So basically Paul points out that Old Testament ceremonial law including the Sabbath were shadows of the reality of Christ. If you follow a person's shadow it will eventually lead you to them. For example the Old Testament Sabbath was something that pointed to Christ as the "ultimate rest" of God's people. Jesus declared this by saying, "come to me all who are weary and heavy laden and I will give you rest."  However, it is important to understand that the principle of taking a regular day of rest each week is still something we should be considerate of. God desires us to set aside time to focus on Him and refuel for the week ahead. Paul helps us to understand that it is not a "specific day" that is important by rather the principle  and typification of Christ behind the command that is truly important for Christians:

Romans 14:5- "One person considers one day more sacred than another; another considers every day alike. Each of them should be fully convinced in their own mind."

Dr. Michael Brown, a Jewish believer and teacher of the Bible makes some very insightful comments about whether or not Christians should follow the Old Testament Ceremonies:

Celebrating the biblical holy days is a good way to recover the Jewish roots of the Christian faith. It is absolutely clear that everything that God does is summed up in His Son Jesus, that our Messiah and King is to have centrality in every way, and that our fullness is found in Him rather than in celebrating holy days or observing special seasons. That being said, the Church has become so Gentilized, so detached from its biblical, Jewish origins, that an appreciation for the biblical, Jewish calendar-the calendar of Yeshua and the apostles-is certainly helpful. To give one example, think of the positive benefits of calling churches to fast and pray for the salvation of Jewish people worldwide on the Day of Atonement, a day when millions of Jews are fasting and asking God to forgive their sins. What’s wrong with doing that?

Having said all this, it is important to emphasize that many believers do get caught up in unhealthy practices associated with the celebration of the feasts, and there are some direct warnings in the New Testament. In light of this, it is important to remember that: (1) Celebration of the biblical feasts is not a means for a Gentile believer to “become Jewish.” Jews and Gentiles have equal standing in the Lord, and Jews are not called to become Gentiles nor are Gentiles called to become Jews. (2) Jesus must be central in everything we do (this cannot be overemphasized.) (3) Celebration of the feasts is not commanded in the New Testament and should not be practiced in a binding or legalistic way.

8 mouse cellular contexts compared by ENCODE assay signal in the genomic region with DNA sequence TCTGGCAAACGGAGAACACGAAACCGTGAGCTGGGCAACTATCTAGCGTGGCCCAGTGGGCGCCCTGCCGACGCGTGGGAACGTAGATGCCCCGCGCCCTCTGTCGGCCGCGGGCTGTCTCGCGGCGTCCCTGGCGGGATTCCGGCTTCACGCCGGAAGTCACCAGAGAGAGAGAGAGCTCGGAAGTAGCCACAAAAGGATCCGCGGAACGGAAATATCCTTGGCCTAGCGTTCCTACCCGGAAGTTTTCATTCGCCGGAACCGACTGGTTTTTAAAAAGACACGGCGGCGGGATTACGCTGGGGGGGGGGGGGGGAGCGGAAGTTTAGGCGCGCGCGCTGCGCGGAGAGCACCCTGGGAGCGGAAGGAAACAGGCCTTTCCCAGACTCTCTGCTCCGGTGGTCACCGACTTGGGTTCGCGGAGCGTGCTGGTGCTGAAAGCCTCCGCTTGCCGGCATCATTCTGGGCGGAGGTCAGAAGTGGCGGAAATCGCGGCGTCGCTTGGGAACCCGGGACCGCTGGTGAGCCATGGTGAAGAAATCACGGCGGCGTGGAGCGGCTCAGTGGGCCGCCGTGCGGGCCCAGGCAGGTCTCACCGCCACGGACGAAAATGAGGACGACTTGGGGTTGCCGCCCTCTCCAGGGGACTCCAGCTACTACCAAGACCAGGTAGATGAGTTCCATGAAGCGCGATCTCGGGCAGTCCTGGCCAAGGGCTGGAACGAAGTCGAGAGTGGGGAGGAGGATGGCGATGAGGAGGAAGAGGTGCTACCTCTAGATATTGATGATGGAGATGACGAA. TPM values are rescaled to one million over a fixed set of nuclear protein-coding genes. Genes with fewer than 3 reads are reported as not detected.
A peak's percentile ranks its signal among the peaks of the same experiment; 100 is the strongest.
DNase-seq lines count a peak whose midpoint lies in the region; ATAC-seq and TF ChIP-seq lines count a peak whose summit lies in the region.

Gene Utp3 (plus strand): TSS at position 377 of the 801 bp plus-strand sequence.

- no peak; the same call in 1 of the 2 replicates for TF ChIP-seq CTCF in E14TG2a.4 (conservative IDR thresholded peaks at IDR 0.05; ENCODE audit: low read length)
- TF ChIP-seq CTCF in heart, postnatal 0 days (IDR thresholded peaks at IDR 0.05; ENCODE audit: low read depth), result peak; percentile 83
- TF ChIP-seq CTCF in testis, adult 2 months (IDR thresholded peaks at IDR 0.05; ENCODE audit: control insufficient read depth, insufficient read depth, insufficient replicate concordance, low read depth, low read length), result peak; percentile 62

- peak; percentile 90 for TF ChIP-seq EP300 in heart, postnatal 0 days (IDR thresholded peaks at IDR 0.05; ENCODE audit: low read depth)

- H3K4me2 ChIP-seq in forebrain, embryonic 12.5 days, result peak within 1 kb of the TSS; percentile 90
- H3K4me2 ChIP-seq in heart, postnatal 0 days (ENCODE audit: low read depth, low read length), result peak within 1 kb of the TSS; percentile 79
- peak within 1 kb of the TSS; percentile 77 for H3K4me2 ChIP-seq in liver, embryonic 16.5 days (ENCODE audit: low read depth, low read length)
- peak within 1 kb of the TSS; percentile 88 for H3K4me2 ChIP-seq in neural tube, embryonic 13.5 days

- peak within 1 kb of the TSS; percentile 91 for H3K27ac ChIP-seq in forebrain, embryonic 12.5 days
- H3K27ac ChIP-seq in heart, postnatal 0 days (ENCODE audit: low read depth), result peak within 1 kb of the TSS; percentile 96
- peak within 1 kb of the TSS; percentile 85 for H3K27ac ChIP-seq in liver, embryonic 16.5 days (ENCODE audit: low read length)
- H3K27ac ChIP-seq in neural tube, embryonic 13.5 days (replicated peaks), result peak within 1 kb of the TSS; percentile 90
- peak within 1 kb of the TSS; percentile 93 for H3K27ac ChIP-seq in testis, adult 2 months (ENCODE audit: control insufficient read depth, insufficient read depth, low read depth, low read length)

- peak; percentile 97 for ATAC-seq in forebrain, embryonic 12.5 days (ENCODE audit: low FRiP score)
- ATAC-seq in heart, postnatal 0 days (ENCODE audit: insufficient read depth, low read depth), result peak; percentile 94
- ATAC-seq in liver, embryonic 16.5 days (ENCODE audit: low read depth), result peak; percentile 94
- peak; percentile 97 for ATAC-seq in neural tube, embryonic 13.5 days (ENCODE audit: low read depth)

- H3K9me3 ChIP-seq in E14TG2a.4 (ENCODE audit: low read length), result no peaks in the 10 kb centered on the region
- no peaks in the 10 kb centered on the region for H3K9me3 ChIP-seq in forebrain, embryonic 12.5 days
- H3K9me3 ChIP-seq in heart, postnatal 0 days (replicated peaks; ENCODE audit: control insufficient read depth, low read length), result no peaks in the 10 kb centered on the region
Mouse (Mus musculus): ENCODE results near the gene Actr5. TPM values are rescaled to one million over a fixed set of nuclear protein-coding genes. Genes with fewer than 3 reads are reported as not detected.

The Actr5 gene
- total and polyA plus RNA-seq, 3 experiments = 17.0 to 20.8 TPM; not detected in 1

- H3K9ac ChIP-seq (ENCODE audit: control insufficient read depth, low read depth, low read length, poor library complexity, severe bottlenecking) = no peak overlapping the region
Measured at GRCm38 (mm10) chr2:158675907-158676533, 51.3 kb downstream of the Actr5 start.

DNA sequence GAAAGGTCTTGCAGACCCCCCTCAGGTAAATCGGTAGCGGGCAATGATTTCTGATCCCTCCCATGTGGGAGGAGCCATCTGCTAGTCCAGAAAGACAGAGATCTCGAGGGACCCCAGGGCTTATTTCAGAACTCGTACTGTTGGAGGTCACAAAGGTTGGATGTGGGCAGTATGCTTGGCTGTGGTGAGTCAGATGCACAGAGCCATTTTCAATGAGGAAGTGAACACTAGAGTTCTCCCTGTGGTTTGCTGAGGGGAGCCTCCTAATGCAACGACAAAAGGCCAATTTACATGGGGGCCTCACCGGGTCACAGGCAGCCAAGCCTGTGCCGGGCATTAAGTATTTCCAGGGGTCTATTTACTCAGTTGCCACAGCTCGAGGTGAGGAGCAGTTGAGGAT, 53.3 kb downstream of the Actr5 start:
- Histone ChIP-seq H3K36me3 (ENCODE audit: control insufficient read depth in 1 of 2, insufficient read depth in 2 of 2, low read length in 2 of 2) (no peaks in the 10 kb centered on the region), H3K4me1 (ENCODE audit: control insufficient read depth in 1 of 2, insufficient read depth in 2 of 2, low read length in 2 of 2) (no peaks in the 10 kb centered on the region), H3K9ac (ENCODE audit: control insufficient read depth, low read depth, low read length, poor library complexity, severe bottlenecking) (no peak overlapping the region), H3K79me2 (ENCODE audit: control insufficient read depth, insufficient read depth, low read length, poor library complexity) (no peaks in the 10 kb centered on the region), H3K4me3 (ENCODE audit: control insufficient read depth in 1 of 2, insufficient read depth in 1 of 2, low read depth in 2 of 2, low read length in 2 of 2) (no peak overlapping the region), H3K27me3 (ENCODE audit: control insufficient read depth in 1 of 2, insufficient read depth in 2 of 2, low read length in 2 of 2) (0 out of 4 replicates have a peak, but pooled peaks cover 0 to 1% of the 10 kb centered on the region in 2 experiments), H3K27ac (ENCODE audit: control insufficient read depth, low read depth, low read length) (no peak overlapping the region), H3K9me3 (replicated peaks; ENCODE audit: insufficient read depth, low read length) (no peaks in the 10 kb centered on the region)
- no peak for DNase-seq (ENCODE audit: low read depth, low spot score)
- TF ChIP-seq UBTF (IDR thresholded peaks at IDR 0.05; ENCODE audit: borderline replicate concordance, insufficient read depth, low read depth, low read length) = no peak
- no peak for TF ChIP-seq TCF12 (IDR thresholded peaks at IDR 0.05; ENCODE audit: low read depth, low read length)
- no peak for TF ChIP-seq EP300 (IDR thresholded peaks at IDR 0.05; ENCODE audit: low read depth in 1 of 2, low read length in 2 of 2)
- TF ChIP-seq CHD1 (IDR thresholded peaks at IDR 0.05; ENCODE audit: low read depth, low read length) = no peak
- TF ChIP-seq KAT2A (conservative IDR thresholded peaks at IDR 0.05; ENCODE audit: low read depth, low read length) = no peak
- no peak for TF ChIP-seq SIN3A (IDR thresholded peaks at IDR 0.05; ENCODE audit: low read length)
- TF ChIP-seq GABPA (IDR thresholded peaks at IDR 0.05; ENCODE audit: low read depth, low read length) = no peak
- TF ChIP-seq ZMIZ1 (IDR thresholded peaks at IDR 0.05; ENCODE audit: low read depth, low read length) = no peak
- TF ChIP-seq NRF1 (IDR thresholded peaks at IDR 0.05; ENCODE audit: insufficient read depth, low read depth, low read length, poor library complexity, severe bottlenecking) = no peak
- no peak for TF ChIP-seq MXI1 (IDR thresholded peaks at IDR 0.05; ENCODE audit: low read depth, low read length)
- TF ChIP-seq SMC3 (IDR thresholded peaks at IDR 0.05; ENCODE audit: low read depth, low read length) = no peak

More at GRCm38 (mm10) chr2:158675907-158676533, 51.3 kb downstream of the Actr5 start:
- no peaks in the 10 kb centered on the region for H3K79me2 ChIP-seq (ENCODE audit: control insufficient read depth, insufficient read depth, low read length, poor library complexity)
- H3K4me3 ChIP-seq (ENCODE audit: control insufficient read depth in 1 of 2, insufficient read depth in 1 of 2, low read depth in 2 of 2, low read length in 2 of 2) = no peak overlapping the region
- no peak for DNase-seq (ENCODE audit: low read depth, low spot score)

Explaining the symbolic nature of each Old Testament ceremony is beyond the scope of this article, for good information on this topic CLICK HERE. The last question that I want to look at in this post is, "should we still follow Old Testament dietary laws?" As I mentioned earlier the dietary laws were something specifically given to Israel as a way to make them distinct from other nations. Although many of the dietary laws have health benefits associated with them, abstaining from certain foods is not something God is requiring of His chosen people in Christ. We are free to eat anything in moderation as long as we give thanks for it:

1 Timothy 4:3-4- "They will say it is wrong to be married and wrong to eat certain foods. But God created those foods to be eaten with thanks by faithful people who know the truth. Since everything God created is good, we should not reject any of it but receive it with thanks."

and again..

Colossians 2:16-"So don’t let anyone condemn you for what you eat or drink, or for not celebrating certain holy days or new moon ceremonies or Sabbaths. 

In an essay by Paul Gunderson on a compilation of writings by various Jewish Christian authors he says this of the Jewish dietary restrictions in the Old Testament:

"Christians are perfectly free to adhere to the dietary laws, be they Jewish or Gentile believers, but believers today are not required to keep dietary laws, and it is wrong to try to bring God's people into a sense of bondage to the dietary laws."

So we can see that in the transition from the Old Covenant (the Law of Moses) and the New Covenant (the Gospel of Jesus Christ) we are no longer called to abstain from certain foods in order to create a distinction among us from the pagans. Moreover, the distinction that Jesus said we would be marked by is our love for one another (see John 13:35). Arguing over physical things such as food will only create unnecessary divisions in the church, and divisions are deemed to be a work of the flesh in the Bible (see Galatians 5:19-21). 

So should Christians follow the Law of Moses? No. Christians are called to fulfill the Law of Christ. Galatians 6:2 says, " Bear one another's burdens, and so fulfill the law of Christ."  In loving God and loving others we will certainly see obedience given to the moral laws of the entire Bible including the Law of Moses, but that does not mean we are to follow the Law of Moses in the way that Old Testament Jews did. As we discussed in this article the moral laws are upheld in following the Spirit, the ceremonial laws are fulfilled in Christ, and the dietary restrictions were fulfilled in the Jews prior covenant with God coming to a completion in the life, death and resurrection of Christ. For more information on how Christians should relate to the Law of Moses CLICK HERE and have a blessed day!

Written by: Kyle Bailey, M.Th.

For more inspirational content SUBSCRIBE to my YouTube channel.